HAfter having spent all the childhood vacations and all the summers of my twenties in France, I imagined knowing a little about the place. I had slipped over its mountains in winter, and done my time in the August jams on the highway of the sun – but when I cycled across the country for a book a few years ago, I realized I had barely scratched the surface, especially when it came to food.
Of course, I was well acquainted with the great hitters like coq au vin and mussels marinere, which represent French cuisine abroad, and I had more than a fleeting knowledge of the powerful southern flavors of Provence. But much of French regional cuisine is much more subtle – despite the popular stereotype, it wasn’t until I got to Marseille that I really got a taste of garlic.
As I returned to my umpteenth plate of perfectly poached white fish White butter sauce, I couldn’t help but think nostalgically of the fiery mustards and hot sauces sitting on my shelf at home. Not that these things aren’t eaten and enjoyed in France, of course, but if you stick to classic French restaurants, you are unlikely to come across them very often.
Then, a few weeks later, I had a revelation. He came after 83 very wet miles in the saddle in the hazy shadow of the Pyrenees, in the city of Pau, homeland of boiled chicken. This simple chicken and vegetable stew holds a sacred place in the hearts of the French, in large part thanks to its associations with the Good King Henri, King of France from 1589-1610. But 400 years later, sitting in the cozy dining room of the dreaded Chez Olive, gazing at the smoking pile of beige in front of me, its attractions were not immediately obvious. Sitting in a puddle of cloudy broth was pale chicken, ghostly turnips, and a pale cabbage leaf stuffed with something brown. Chez Olive was a staple of the local food scene for over 70 years until it sadly closed earlier this year.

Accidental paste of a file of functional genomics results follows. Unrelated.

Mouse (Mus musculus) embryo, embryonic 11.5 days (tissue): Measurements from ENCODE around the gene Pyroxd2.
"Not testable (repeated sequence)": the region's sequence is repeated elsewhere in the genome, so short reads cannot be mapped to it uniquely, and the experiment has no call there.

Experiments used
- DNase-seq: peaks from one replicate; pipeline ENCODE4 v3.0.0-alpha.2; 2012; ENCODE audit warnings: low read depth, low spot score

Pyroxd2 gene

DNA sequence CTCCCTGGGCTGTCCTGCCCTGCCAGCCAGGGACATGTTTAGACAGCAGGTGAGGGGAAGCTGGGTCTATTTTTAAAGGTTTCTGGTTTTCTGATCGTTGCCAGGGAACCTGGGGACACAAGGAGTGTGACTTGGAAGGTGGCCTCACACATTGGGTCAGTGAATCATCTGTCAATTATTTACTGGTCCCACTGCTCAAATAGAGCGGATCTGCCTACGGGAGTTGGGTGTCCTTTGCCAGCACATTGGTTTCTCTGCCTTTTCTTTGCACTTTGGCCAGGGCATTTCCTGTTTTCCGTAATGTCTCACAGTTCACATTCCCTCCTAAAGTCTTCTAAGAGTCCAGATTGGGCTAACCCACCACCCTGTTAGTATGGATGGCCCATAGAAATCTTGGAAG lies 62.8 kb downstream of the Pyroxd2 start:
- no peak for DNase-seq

Yet from the first bite of the delicately tasty liqueur, with its golden pieces of floating fat, it was clear that this dish needed nothing more. No drop of lime pickle or a pinch of malt vinegar could have improved this perfectly balanced and wonderfully soothing dish. It was a bowl of pure happiness. And, as I was drinking and the rain was still falling, I thought to myself that I had missed the point. Old-fashioned French cuisine is polite: it strives for the harmony of quietly complementary flavors rather than the mismatch of large, strong and conflicting ones. There are, I’m sure, wider parallels to be drawn here… but I’m just making food.
Chez Olive-style chicken in a pot
The stuffing and veg are there to stretch the weekly chicken further, but makes it a full dish in its own right. Chez Olive, they serve it with rice, which is also a nice way to soak up the hearty broth. This is a dish that is worth buying a good chicken for – by that I mean a chicken that has lived a bit and has been lucky enough to develop some flavor. They are much harder to find in the UK than in France: if you can’t make it to a butcher or farm shop, try online. (I found one with feet, which was exciting, but not strictly necessary.) The bird doesn’t have to be huge, as there is enough other stuff here for everyone to be happy.
For the stuffing
A knob of butter